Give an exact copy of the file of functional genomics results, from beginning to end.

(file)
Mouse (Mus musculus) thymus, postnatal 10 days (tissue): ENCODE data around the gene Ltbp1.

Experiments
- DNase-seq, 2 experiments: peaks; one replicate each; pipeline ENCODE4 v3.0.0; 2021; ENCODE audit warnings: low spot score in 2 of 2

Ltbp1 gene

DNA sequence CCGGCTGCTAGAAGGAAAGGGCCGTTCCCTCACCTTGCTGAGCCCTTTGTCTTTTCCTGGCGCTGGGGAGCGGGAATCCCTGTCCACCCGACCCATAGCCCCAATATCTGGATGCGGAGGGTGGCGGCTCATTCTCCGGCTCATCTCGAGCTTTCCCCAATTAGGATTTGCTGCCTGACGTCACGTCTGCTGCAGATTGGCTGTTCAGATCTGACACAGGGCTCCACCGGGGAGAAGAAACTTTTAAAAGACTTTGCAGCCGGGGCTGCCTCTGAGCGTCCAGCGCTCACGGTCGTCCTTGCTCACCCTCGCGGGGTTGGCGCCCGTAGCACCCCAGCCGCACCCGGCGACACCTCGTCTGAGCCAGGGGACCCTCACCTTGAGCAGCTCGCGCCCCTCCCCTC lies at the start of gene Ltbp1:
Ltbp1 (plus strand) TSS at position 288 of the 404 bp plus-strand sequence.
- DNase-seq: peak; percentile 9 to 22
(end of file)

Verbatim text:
Mouse (Mus musculus) thymus, postnatal 10 days (tissue): ENCODE data around the gene Ltbp1.

Experiments
- DNase-seq, 2 experiments: peaks; one replicate each; pipeline ENCODE4 v3.0.0; 2021; ENCODE audit warnings: low spot score in 2 of 2

Ltbp1 gene

DNA sequence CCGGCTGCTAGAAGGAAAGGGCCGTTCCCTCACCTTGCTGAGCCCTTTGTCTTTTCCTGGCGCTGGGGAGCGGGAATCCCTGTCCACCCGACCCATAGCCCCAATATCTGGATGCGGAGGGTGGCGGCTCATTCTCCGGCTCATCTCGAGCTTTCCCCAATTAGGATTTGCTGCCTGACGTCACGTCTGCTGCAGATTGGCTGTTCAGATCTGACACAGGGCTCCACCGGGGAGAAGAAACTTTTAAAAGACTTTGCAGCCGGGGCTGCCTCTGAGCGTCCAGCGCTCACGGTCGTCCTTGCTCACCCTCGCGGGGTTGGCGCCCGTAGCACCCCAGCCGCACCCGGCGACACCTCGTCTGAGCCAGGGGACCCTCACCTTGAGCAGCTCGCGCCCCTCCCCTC lies at the start of gene Ltbp1:
Ltbp1 (plus strand) TSS at position 288 of the 404 bp plus-strand sequence.
- DNase-seq: peak; percentile 9 to 22